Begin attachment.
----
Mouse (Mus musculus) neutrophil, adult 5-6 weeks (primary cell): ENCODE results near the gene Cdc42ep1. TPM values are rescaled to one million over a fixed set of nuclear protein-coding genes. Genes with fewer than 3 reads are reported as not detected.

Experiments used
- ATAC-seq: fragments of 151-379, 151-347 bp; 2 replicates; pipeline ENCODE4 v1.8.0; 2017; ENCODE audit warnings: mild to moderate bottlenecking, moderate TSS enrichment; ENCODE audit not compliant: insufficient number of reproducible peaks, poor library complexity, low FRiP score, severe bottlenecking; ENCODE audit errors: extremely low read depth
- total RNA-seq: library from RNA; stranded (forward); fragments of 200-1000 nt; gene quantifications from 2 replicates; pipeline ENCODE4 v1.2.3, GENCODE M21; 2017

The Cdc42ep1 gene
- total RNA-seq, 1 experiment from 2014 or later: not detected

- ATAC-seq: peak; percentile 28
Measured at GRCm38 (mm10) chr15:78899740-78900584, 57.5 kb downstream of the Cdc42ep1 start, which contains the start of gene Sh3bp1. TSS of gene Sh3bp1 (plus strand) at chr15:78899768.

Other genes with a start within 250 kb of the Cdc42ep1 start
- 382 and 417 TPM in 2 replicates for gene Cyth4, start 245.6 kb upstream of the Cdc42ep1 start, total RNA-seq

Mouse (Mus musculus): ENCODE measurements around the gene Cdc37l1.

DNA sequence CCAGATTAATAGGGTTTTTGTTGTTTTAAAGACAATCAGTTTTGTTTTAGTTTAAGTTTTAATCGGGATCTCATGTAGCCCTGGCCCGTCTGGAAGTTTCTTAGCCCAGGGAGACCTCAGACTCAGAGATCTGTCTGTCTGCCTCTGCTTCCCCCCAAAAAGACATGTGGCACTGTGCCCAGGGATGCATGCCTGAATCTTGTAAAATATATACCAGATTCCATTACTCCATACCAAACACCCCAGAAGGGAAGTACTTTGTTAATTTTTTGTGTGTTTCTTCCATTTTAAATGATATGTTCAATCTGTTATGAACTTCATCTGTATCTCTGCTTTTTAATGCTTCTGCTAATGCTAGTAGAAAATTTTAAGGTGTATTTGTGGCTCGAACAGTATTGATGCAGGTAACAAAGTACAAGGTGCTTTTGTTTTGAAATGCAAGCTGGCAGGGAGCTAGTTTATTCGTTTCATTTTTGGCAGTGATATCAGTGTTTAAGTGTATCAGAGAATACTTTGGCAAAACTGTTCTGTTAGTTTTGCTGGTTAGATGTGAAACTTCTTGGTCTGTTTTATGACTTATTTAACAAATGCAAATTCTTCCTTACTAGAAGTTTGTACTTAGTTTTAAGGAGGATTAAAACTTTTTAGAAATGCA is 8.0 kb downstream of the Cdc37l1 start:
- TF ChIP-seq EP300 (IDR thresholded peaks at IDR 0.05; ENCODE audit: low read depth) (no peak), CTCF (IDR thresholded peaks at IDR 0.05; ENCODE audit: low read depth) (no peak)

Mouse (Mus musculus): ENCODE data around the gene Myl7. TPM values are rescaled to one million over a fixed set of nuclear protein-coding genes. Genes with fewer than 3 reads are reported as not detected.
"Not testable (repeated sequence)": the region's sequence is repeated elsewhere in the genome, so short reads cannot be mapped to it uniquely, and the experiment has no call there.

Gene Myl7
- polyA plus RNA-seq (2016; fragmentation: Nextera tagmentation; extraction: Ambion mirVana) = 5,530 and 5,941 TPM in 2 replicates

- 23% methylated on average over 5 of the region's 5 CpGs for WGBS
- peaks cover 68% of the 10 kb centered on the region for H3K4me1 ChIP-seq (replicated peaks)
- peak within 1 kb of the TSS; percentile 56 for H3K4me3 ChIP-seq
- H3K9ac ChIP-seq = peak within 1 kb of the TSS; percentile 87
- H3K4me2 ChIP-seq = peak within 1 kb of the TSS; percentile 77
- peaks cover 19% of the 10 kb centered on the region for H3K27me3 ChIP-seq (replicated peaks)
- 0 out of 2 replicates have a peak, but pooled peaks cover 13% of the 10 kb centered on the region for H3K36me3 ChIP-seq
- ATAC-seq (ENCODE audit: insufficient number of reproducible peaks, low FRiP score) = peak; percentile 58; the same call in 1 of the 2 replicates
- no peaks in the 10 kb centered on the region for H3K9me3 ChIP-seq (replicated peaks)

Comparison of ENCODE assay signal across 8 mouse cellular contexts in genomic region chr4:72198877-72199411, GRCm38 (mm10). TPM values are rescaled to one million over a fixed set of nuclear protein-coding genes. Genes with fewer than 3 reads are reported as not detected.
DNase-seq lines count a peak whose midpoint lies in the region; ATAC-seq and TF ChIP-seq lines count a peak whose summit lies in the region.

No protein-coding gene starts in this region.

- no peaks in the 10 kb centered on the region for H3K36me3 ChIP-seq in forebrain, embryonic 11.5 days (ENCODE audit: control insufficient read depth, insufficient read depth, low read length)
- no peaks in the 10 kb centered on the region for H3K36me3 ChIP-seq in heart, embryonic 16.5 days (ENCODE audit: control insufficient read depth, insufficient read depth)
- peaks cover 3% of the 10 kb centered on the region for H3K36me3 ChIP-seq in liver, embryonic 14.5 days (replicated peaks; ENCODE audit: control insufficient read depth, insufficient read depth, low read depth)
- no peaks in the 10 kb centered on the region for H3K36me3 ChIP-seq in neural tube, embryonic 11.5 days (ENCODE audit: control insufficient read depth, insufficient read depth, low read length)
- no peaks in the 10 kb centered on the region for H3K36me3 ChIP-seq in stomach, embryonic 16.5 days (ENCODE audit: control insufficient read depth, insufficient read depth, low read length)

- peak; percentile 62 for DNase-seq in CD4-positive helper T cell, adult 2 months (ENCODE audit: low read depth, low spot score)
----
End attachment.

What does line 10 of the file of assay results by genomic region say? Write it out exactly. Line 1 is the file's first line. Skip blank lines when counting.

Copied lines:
- 382 and 417 TPM in 2 replicates for gene Cyth4, start 245.6 kb upstream of the Cdc42ep1 start, total RNA-seq